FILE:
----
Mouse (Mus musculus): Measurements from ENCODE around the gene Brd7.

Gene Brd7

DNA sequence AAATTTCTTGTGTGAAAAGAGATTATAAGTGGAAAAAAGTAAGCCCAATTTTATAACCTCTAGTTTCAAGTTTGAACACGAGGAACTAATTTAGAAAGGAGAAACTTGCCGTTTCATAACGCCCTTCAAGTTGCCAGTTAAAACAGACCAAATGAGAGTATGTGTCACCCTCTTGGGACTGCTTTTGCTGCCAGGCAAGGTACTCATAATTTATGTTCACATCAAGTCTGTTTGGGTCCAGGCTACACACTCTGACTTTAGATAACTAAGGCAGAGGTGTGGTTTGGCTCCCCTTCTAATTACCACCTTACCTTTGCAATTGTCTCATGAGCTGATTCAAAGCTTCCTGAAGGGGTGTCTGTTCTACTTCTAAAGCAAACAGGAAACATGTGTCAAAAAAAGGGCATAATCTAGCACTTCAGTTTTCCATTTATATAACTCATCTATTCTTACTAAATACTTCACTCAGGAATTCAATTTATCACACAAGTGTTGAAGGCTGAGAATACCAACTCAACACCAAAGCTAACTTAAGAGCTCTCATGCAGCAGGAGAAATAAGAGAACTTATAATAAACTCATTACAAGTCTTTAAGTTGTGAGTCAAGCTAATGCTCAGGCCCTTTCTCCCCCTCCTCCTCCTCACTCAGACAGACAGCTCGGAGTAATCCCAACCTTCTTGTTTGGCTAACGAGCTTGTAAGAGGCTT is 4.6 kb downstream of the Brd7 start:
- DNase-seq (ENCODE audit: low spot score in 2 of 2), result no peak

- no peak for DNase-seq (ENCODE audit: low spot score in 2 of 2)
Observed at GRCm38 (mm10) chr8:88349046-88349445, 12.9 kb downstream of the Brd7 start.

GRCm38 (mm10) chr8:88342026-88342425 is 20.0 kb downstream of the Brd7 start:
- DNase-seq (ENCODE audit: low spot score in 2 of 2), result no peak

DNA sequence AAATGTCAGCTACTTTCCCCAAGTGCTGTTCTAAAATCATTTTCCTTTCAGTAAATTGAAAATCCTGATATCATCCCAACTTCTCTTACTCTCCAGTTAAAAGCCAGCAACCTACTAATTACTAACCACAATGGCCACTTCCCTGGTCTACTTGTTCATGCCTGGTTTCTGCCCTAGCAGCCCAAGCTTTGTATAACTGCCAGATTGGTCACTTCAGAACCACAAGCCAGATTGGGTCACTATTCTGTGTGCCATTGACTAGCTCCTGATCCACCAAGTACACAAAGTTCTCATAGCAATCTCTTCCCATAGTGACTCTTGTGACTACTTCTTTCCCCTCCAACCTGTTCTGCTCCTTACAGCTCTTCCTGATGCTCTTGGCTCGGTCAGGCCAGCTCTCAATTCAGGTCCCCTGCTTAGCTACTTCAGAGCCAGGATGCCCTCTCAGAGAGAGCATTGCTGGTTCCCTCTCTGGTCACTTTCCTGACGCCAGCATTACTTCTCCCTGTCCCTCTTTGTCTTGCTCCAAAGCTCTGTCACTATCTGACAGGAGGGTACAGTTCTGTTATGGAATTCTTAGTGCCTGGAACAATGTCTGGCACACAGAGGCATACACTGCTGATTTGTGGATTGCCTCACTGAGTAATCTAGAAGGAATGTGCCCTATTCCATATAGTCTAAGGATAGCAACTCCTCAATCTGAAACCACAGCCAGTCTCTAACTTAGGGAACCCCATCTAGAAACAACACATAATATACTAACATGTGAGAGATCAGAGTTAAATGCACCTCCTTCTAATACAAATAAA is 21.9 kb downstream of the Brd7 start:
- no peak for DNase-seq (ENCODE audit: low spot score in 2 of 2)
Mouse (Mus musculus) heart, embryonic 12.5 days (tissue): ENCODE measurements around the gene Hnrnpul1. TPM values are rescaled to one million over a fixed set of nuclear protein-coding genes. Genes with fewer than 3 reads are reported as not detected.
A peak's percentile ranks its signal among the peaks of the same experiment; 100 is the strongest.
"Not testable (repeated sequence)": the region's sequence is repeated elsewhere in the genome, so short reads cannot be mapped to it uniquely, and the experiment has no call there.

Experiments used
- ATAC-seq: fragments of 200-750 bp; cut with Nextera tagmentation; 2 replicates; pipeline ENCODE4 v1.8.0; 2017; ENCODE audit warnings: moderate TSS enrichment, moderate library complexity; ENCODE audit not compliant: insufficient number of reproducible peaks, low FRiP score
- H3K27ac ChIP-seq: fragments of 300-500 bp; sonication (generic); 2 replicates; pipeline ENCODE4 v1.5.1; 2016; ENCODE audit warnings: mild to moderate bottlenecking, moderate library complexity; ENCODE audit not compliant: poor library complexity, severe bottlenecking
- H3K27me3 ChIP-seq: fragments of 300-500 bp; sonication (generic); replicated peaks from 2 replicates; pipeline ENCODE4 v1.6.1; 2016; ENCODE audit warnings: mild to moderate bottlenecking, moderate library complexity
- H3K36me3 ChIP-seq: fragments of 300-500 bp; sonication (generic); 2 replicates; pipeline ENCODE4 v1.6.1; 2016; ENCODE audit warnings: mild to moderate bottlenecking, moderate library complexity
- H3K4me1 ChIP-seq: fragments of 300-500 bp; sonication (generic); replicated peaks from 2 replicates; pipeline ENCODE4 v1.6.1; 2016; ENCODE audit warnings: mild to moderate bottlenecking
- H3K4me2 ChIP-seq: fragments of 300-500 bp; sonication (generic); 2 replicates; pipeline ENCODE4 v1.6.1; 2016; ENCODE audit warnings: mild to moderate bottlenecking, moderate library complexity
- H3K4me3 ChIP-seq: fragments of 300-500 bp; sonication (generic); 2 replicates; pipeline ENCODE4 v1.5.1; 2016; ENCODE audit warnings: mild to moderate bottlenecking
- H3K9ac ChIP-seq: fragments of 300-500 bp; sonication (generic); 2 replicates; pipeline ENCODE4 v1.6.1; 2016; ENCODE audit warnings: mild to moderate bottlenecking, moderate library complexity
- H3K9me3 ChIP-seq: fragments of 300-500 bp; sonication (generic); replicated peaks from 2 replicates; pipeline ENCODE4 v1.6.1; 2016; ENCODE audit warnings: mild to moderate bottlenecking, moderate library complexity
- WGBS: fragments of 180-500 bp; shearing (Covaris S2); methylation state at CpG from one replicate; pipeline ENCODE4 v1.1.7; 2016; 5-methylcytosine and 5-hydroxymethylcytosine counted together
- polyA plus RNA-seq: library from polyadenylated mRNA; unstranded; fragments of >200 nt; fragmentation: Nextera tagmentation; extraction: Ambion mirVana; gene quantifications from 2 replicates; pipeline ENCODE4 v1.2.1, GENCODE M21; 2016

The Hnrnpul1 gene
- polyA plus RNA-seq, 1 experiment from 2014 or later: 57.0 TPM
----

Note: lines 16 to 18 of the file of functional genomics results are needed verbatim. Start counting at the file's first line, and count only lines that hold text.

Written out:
- H3K27ac ChIP-seq: fragments of 300-500 bp; sonication (generic); 2 replicates; pipeline ENCODE4 v1.5.1; 2016; ENCODE audit warnings: mild to moderate bottlenecking, moderate library complexity; ENCODE audit not compliant: poor library complexity, severe bottlenecking
- H3K27me3 ChIP-seq: fragments of 300-500 bp; sonication (generic); replicated peaks from 2 replicates; pipeline ENCODE4 v1.6.1; 2016; ENCODE audit warnings: mild to moderate bottlenecking, moderate library complexity
- H3K36me3 ChIP-seq: fragments of 300-500 bp; sonication (generic); 2 replicates; pipeline ENCODE4 v1.6.1; 2016; ENCODE audit warnings: mild to moderate bottlenecking, moderate library complexity